The leader of one of the last units, Lt. Zadra (Wienczylslaw Glinski), expects that the Germans will overrun his position tomorrow morning. Included among his heroic but embittered forces is someone who doesn't belong: composer Michal (Vladek Sheybal), and two pretty young women who serve as messengers, Halinka (Teresa Berezowska) and Daisy (Teresa Izewska). They are each in love with a man in the unit. Daisy's squeeze is young Korab (Tadeusz Janczar), while Halinka loves the second in command, Lt. Madry (Emil Karewicz), despite a fairly significant difference in age.
Oh, there's also Slim (Stanislaw Mikulski), who hopes to become an aerospace engineer, Sgt. Kula (Tadeusz Gwiazdowski), the company clerk who actually believes that his paperwork will survive the war, and Zefir (Jan Englert), a child messenger.
Just when it looks like the Nazis will soon mop them up, the remaining soldiers receive orders to retreat behind enemy lines via the Warsaw sewers. But the methane gas produced by the sewers slowly takes its toll on the last of the resistance.
How others will see it. This was the second feature by Polish director Andrzej Wajda, the middle film of an occupation trilogy that also included A Generation (1955) and Ashes and Diamonds (1958). Wajda continued making films and is now generally regarded as Poland's greatest director, since Roman Polanski was born in and is associated with France.
Kanal was made during the long Soviet occupation of Poland, and thus the political statements made by the film necessarily exclude Russia. The German soldiers are depicted as heartless mass murderers. The Poles are primarily depicted as victims, although to some degree, at least early in the movie, they do manage to fight back.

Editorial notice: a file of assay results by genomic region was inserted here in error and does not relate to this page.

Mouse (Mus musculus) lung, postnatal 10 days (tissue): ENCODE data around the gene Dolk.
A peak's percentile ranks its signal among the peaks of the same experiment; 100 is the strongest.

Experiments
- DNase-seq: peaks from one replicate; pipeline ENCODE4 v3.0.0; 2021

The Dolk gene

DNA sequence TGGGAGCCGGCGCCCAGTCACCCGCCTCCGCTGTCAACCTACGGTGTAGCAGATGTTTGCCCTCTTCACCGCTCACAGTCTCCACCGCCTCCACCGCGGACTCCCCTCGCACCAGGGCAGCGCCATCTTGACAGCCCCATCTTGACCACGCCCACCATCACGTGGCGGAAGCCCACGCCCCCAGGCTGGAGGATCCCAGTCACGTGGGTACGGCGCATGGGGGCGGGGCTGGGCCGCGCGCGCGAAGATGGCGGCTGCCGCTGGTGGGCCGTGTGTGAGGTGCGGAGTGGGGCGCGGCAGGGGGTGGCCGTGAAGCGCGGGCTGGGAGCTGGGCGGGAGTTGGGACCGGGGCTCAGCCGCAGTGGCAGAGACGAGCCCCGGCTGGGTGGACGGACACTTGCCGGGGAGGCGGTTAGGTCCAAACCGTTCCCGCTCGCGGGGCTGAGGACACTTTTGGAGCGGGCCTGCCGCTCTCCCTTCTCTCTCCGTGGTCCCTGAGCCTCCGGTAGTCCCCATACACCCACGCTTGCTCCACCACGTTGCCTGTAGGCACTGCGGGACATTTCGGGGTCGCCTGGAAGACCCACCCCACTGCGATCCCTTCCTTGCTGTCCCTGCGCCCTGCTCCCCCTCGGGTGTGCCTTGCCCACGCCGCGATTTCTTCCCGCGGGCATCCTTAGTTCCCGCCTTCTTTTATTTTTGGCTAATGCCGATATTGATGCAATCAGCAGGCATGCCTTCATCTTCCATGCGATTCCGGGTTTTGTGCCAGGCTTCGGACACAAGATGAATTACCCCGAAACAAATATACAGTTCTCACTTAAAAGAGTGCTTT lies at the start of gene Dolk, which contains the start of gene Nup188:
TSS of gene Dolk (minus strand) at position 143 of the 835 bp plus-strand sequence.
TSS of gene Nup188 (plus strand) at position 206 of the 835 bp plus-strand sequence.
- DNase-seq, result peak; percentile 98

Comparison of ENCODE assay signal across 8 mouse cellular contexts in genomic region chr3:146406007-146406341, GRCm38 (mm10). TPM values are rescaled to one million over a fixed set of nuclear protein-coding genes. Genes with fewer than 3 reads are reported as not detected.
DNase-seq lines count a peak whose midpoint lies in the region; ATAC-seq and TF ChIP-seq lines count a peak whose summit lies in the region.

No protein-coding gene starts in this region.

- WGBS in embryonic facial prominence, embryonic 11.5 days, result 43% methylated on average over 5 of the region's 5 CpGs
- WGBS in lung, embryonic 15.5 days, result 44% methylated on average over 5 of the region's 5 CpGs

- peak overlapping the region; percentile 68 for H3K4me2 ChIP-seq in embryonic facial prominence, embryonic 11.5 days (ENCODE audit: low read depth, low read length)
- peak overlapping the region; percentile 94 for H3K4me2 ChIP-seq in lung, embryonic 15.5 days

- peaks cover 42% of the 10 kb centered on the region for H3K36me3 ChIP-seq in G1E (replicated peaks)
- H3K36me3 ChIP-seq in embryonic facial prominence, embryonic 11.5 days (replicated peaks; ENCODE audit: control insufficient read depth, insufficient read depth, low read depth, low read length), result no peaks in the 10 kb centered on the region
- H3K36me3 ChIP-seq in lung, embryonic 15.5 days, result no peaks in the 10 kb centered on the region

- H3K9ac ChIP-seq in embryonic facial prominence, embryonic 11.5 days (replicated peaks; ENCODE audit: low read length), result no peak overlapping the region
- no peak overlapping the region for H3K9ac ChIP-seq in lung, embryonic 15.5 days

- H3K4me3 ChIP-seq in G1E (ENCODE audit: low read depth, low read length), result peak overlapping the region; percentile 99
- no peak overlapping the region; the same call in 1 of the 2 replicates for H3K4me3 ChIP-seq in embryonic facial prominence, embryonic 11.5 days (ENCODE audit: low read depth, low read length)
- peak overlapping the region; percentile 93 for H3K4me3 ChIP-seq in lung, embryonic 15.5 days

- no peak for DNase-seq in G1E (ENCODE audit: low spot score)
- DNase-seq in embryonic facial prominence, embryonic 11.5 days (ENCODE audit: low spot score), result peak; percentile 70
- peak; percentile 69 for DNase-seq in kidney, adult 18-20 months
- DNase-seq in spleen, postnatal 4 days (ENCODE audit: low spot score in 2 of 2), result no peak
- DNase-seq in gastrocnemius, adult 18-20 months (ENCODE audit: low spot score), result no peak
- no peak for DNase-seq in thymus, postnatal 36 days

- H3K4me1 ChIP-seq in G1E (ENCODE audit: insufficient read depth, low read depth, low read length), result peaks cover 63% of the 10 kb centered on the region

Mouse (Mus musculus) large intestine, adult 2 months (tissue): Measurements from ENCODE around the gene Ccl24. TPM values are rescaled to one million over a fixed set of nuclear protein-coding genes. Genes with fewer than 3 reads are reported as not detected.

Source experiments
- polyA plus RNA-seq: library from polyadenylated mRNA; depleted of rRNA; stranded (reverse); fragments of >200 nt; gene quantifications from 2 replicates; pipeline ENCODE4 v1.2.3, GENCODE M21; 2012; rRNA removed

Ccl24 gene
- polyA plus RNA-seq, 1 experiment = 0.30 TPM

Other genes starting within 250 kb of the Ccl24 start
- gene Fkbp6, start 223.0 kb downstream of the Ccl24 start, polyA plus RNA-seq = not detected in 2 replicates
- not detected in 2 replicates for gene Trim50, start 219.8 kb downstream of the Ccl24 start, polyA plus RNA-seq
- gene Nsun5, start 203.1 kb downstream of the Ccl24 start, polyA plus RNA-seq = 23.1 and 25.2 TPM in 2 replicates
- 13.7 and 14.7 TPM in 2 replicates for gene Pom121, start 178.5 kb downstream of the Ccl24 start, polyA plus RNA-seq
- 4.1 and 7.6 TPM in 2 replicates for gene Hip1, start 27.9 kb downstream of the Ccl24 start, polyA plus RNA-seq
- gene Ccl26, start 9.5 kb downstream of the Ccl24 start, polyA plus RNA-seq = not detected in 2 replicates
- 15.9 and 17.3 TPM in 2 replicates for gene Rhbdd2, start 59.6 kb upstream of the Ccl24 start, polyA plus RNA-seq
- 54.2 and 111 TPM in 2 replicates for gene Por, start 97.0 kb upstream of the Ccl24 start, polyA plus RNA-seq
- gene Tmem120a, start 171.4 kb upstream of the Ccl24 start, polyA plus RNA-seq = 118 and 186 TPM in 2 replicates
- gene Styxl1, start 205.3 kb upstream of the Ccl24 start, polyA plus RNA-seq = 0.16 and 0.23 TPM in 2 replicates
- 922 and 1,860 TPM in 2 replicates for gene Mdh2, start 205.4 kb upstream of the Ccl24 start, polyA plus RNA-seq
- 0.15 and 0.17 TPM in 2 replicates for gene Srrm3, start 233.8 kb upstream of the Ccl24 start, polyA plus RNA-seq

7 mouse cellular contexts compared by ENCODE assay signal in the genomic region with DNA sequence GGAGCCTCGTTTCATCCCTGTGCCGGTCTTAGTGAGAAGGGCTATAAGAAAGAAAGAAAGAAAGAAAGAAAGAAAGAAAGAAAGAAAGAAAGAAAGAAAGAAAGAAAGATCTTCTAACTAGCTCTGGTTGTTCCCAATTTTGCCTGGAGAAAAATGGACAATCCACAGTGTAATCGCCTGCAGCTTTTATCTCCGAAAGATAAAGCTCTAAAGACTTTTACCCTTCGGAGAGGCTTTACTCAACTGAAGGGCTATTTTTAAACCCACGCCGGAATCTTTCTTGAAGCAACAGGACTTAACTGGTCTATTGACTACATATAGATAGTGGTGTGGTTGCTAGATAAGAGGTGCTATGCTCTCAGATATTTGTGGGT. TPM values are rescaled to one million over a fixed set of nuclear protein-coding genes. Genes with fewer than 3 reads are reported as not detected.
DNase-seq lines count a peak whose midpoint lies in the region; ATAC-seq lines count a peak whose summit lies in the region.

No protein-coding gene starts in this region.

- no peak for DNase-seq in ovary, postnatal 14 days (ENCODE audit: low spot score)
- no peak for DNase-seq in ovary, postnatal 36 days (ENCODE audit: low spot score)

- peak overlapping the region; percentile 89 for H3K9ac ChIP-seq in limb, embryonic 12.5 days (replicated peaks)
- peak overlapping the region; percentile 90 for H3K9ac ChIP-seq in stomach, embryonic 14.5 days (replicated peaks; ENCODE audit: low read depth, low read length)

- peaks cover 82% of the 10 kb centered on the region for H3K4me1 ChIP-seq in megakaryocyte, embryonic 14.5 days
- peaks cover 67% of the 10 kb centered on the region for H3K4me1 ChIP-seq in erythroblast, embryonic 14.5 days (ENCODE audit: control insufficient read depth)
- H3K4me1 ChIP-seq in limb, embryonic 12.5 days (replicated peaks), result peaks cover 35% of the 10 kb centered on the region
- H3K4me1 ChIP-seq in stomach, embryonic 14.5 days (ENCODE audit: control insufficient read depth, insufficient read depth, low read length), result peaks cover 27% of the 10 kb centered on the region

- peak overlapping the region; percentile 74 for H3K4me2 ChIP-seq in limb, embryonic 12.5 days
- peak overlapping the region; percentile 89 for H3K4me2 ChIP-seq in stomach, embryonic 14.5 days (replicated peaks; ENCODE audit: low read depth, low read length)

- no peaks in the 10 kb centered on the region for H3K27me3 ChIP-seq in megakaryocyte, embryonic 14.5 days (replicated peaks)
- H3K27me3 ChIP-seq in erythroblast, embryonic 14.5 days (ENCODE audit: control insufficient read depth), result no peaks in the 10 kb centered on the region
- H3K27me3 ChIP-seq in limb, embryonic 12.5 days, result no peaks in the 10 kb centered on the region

Because the film is so ceaselessly bleak, not to mention black and white and subtitled, it's not for the typical moviegoing public. But it did win a jury prize at Cannes, and at imdb.com, viewers under 45 award it a lofty 8.2 out of 10.
Over 45, we are presented with a remarkable gender gap: men grade it 7.1, women award it only 2.6, a grade normally associated with the worst Police Academy sequels. We must first remark that women over 45 do not care the slightest what anyone else feels about the movie. They are the most independent demographic. And in this case, they don't like seeing all the Polish heroes and heroines of the resistance wading in waist-high effluence and dying miserable deaths in the Warsaw sewers.
How I felt about it. It is depressing, but like a freeway accident, it is also surprisingly hard to look away. Perhaps we hope a couple survive, like Charles Bronson and James Coburn in The Great Escape. But Wajda's point is that the resistance movement was completely crushed, never mind that Wajda himself, as well as the screenplay writer, Jerzy Stefan Stawinski, were part of the resistance. But then again everyone claimed to be after the war, in the same way that nobody would admit to working for Vichy France after 1944.
Some of the drama is nearly as overripe as the sewers themselves. We see Daisy lugging her strapping but half-dead boyfriend for miles through the poisonous sewers. Halinka shoots herself when she learns her lover wants to survive in order to return to his wife, whom he had never mentioned before. The composer goes mad, and the company clerk somehow manages to convince Zadra that three left are thirty. He gets shot for his trouble. Still, the only truly unlikely scene has the composer calling home, just in time to learn that German troops are breaking down the door to kill his family. Operator, can I reverse the charges?